The FSA was the successor to a line of New Deal programs designed to take control of agricultural problems and alleviate rural poverty. The Agricultural Adjustment Administration was the first, responsible for engineering the now-famous strategy of paying farmers to reduce agricultural production. This tactic had been successful in raising commodity prices, but had the detrimental effect of punishing small farmers and sharecroppers, for whom reduced production meant the loss of their tenancy or entire livelihood. The Resettlement Administration, which replaced the AAA, was created out of the need to combat just such unforeseen results of prior ineffective policy (Fleischhauer and Brannan 2). The RA was ultimately renamed and became the Farm Security Administration.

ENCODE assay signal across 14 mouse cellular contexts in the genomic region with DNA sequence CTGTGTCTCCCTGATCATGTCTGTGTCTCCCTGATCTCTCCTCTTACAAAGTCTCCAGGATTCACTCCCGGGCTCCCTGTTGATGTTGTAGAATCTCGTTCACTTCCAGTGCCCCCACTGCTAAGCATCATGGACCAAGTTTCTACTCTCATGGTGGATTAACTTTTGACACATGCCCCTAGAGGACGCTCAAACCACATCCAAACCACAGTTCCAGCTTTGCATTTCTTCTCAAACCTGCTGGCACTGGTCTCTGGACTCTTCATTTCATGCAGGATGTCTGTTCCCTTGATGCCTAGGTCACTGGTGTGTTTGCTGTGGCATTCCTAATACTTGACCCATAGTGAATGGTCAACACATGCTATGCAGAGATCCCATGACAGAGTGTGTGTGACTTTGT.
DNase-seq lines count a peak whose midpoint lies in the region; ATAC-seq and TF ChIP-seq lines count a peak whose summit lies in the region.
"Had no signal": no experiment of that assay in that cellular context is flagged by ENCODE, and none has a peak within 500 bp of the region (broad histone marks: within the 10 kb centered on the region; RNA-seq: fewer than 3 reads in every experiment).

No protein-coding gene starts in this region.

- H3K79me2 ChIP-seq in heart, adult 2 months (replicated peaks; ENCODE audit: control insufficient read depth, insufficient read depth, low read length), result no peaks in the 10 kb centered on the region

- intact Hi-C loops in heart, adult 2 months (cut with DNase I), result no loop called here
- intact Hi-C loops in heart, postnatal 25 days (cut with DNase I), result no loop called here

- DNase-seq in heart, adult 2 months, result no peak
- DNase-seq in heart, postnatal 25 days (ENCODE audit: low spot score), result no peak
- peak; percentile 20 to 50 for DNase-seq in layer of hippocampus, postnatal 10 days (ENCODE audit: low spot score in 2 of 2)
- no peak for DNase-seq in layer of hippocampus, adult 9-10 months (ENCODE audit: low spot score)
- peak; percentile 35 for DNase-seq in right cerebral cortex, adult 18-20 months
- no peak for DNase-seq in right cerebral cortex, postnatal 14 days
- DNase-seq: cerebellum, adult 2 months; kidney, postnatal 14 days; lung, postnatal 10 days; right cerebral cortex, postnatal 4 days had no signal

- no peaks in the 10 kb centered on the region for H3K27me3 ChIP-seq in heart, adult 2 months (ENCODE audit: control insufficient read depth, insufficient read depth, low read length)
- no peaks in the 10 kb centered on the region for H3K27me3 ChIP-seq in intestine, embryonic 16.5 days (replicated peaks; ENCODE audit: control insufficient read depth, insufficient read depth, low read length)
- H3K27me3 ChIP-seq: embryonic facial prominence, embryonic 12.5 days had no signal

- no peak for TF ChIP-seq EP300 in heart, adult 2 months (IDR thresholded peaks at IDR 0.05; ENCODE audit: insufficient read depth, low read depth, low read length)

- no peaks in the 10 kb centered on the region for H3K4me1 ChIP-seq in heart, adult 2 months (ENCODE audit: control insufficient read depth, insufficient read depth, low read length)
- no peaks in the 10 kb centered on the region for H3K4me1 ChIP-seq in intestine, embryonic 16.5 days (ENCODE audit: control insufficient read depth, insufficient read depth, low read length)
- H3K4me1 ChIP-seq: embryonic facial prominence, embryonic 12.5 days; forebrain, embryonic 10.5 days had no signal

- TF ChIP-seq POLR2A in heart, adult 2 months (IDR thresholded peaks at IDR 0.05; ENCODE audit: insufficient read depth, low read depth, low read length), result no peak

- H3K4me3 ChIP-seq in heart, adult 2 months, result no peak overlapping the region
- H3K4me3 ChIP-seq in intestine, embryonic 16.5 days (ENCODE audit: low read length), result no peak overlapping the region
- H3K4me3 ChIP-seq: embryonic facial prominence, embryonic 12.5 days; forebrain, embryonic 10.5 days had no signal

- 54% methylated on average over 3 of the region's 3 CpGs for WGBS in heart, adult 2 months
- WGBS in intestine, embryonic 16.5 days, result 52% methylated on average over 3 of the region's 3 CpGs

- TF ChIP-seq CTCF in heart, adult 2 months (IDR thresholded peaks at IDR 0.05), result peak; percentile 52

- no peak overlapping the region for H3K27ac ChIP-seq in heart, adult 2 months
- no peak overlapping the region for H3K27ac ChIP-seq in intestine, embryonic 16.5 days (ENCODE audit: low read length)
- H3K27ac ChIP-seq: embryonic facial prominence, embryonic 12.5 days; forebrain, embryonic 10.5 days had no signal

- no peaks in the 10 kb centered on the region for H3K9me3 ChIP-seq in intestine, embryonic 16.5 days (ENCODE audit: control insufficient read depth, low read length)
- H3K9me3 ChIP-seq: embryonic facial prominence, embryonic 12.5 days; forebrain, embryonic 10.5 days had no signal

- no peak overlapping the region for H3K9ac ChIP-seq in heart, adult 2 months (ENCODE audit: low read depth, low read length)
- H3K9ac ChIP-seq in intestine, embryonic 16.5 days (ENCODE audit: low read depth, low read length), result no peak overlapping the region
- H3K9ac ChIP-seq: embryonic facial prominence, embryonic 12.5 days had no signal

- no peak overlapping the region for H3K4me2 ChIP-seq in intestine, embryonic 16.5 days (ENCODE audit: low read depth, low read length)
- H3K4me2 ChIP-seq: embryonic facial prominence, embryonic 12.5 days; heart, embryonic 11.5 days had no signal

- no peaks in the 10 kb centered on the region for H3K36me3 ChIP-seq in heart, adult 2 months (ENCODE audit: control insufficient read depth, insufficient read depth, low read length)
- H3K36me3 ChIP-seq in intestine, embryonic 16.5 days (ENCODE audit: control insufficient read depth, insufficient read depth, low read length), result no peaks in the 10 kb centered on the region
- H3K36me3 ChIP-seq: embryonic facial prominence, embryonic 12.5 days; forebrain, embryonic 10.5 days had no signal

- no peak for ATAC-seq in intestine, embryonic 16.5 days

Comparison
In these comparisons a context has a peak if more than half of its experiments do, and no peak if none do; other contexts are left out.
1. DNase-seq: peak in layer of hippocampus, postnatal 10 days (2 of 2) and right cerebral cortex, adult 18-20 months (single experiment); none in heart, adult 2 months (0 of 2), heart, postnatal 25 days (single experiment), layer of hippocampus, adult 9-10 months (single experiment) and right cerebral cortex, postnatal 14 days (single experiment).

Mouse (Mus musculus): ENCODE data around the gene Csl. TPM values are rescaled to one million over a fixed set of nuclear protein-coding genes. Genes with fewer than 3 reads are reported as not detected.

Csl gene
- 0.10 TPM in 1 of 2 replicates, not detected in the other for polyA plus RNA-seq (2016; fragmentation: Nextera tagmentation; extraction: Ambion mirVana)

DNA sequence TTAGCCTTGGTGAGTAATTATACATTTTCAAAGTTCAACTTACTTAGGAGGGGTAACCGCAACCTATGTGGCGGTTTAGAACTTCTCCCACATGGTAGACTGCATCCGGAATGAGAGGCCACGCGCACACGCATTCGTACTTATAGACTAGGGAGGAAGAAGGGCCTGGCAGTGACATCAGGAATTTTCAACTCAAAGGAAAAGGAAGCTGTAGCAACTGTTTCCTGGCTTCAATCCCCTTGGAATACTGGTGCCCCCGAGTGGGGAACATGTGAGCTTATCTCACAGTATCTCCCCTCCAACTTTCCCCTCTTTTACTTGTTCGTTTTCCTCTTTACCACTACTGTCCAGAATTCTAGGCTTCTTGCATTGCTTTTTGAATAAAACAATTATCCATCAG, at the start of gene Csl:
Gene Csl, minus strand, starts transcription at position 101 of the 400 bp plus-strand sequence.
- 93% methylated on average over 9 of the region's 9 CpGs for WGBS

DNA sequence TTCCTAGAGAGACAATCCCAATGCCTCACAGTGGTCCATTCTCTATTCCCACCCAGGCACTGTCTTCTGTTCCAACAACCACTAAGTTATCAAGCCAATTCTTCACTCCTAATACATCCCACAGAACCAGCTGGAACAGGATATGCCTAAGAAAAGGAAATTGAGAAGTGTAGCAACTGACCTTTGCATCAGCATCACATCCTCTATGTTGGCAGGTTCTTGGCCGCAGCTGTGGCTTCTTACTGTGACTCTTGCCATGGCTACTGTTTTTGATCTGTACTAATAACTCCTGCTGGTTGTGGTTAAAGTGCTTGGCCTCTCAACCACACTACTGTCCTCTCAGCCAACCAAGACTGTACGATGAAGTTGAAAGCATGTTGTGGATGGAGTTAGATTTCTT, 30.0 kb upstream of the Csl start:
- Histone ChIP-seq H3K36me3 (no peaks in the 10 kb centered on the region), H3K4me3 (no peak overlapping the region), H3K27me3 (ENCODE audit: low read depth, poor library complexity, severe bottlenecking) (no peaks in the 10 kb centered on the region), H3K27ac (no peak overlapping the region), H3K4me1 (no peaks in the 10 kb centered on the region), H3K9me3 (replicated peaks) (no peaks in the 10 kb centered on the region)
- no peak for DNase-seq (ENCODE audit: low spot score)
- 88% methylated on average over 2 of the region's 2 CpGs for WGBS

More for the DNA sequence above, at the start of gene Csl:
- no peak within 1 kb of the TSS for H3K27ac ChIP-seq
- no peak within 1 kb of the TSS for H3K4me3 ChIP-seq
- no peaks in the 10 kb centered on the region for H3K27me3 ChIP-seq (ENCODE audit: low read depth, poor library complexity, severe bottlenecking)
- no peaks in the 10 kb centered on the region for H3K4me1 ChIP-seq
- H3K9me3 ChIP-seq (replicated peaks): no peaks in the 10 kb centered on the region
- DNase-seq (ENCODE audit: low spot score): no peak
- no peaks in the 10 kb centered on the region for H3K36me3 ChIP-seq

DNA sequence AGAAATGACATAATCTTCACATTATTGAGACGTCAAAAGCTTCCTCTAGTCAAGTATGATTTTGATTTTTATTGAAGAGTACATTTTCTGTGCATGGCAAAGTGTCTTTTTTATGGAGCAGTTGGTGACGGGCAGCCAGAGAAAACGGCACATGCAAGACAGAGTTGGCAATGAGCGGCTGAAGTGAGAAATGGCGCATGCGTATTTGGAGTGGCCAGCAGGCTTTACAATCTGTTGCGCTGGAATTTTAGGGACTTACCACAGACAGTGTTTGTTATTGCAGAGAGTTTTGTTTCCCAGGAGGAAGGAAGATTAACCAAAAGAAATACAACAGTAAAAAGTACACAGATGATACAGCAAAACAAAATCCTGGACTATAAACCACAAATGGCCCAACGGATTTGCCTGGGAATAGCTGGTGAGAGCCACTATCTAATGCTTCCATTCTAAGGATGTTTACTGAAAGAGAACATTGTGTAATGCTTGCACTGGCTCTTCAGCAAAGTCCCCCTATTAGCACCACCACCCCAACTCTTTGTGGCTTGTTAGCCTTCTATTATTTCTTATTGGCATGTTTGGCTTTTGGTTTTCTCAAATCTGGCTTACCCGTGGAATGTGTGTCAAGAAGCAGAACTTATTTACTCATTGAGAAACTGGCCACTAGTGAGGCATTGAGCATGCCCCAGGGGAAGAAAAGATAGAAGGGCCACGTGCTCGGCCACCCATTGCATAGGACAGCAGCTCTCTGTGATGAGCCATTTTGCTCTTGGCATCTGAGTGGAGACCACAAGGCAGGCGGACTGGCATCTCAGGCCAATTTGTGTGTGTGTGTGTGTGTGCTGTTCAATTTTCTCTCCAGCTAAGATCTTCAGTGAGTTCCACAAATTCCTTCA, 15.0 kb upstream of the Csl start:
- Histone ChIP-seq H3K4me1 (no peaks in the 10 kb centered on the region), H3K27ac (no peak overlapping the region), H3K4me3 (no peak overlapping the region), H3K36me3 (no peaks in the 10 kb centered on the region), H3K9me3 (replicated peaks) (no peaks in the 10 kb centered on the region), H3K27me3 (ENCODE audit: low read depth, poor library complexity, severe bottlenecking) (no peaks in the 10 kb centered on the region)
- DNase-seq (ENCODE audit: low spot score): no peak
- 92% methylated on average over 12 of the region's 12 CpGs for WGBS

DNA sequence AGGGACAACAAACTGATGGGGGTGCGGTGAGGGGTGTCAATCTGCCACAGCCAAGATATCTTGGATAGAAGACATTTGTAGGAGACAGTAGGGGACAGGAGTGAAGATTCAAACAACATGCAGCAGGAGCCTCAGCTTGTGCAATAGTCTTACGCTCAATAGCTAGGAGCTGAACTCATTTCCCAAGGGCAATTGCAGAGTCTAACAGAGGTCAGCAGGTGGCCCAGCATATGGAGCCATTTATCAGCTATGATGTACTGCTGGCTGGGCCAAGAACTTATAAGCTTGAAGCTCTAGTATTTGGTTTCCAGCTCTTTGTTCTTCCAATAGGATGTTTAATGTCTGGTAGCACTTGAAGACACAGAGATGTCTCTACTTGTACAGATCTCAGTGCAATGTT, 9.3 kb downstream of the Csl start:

We can infer, at the least, from the turnover in agencies (a New Deal phenomenon often referred to by detractors as "alphabet soup") that the need for public relations mediation was great. The struggle between the New Deal administration and the Congress that controlled funding was fierce, and the public image of the agencies fluctuated greatly. Rexford E. Tugwell, the former professor of economics from Columbia and Roosevelt braintruster (Fleischhauer and Brannan 2) who headed the Resettlement Administration, established an Information Division for this very purpose (Carlebach and Provenzo 20). He appointed Roy Emerson Stryker in the summer of 1935 to head up the Historical Section of the Information Division, the project that would come to produce perhaps the most famous body of documentary photography in American history.



Juliet Gorman, May 2001